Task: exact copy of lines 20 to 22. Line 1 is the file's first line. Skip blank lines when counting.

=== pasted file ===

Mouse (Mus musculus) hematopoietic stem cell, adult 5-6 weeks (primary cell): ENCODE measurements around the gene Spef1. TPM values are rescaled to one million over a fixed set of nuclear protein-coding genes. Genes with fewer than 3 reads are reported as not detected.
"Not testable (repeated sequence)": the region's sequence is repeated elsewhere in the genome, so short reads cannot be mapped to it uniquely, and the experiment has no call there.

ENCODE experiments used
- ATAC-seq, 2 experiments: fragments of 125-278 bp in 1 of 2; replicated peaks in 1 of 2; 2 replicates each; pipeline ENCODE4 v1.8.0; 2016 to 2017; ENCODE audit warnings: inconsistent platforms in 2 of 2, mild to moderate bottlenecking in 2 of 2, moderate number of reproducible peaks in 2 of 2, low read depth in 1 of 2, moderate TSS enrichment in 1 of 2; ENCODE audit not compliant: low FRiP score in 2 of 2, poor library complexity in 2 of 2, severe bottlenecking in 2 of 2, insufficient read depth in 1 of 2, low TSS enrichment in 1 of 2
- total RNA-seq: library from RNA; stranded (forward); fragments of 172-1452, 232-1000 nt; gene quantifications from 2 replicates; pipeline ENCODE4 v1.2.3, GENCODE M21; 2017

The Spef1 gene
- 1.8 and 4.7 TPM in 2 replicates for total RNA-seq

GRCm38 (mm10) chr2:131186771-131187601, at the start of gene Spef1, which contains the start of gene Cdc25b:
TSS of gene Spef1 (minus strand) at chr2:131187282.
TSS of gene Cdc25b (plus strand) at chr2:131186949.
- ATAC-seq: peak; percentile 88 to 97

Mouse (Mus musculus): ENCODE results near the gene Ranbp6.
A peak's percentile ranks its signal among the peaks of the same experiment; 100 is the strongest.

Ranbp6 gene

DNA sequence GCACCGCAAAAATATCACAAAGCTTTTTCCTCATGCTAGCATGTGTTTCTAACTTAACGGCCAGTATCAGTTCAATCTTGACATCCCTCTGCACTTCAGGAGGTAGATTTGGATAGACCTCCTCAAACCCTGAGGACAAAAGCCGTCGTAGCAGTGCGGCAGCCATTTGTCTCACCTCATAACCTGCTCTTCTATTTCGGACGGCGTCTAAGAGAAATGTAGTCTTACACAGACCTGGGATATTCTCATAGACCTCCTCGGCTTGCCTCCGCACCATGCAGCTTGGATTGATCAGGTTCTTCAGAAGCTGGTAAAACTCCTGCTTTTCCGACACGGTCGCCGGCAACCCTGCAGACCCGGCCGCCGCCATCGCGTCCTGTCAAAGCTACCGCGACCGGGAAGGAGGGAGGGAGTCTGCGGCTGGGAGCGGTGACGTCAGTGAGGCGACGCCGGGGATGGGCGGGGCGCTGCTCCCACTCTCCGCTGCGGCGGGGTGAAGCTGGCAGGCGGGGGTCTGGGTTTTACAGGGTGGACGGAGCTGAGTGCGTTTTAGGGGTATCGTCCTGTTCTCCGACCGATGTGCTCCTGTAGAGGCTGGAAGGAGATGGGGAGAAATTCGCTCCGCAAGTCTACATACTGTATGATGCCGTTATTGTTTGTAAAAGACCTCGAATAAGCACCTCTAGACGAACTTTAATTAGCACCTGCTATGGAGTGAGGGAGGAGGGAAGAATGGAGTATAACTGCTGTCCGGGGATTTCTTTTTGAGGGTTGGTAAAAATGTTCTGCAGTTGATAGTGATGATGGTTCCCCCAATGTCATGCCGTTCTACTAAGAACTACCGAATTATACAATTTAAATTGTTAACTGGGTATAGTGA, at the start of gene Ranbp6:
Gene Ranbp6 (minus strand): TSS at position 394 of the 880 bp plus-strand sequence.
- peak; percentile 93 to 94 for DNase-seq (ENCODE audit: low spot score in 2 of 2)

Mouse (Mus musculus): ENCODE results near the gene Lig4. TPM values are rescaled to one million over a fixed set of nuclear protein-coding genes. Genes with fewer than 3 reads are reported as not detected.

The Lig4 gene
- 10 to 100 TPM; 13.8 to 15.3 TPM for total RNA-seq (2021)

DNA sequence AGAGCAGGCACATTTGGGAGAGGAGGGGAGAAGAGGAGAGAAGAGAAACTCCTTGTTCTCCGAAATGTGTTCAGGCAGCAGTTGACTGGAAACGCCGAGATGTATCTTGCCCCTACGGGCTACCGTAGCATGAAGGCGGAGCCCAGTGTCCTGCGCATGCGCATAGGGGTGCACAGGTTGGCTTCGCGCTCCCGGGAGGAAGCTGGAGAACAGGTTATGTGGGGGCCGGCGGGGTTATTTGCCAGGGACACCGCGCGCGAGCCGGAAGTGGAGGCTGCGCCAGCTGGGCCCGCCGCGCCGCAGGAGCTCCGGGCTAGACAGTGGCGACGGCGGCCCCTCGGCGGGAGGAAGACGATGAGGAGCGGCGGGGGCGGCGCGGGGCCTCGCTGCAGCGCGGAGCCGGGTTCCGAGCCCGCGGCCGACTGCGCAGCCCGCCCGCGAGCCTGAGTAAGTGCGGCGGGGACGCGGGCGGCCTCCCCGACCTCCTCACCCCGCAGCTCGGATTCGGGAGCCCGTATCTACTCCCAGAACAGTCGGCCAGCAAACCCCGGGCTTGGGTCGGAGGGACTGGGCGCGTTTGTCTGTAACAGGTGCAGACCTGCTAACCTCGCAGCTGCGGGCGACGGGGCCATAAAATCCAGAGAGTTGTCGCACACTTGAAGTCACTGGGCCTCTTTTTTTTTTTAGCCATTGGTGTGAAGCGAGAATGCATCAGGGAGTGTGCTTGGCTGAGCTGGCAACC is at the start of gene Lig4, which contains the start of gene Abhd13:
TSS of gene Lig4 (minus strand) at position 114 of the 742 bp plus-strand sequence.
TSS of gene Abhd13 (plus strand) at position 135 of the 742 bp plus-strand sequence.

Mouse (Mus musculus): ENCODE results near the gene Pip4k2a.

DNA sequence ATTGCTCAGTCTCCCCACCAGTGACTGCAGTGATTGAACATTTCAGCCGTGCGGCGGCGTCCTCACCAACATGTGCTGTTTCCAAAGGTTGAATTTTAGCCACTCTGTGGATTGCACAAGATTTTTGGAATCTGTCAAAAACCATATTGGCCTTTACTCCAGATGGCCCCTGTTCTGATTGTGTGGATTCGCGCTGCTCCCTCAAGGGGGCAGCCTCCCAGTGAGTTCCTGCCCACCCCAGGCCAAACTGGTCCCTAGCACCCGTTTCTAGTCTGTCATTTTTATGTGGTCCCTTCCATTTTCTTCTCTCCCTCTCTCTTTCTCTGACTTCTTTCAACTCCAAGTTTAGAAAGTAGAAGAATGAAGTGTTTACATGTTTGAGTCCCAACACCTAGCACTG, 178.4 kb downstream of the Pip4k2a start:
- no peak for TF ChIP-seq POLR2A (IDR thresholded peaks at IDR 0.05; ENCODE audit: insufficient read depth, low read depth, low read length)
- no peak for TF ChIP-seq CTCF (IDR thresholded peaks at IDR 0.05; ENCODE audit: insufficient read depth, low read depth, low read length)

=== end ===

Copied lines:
- 10 to 100 TPM; 13.8 to 15.3 TPM for total RNA-seq (2021)

DNA sequence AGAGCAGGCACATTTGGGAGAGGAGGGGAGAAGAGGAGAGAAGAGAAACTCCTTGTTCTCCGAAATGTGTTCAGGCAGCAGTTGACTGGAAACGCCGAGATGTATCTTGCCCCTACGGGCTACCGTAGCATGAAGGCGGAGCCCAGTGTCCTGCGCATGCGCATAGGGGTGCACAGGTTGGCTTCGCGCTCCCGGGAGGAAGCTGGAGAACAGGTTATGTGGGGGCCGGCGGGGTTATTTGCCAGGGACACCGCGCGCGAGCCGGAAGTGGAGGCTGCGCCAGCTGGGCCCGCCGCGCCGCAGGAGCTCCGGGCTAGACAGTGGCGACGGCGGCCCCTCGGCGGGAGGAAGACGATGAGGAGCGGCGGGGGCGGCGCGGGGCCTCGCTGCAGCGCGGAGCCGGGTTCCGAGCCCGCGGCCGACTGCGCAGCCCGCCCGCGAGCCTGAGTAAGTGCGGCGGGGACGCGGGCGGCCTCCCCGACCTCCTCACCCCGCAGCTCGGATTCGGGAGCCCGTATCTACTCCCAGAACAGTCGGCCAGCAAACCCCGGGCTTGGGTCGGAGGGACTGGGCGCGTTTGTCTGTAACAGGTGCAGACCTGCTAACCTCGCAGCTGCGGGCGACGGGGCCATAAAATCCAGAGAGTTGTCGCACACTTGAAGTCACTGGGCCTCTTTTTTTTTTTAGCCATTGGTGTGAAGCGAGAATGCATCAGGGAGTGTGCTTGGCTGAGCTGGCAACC is at the start of gene Lig4, which contains the start of gene Abhd13:
TSS of gene Lig4 (minus strand) at position 114 of the 742 bp plus-strand sequence.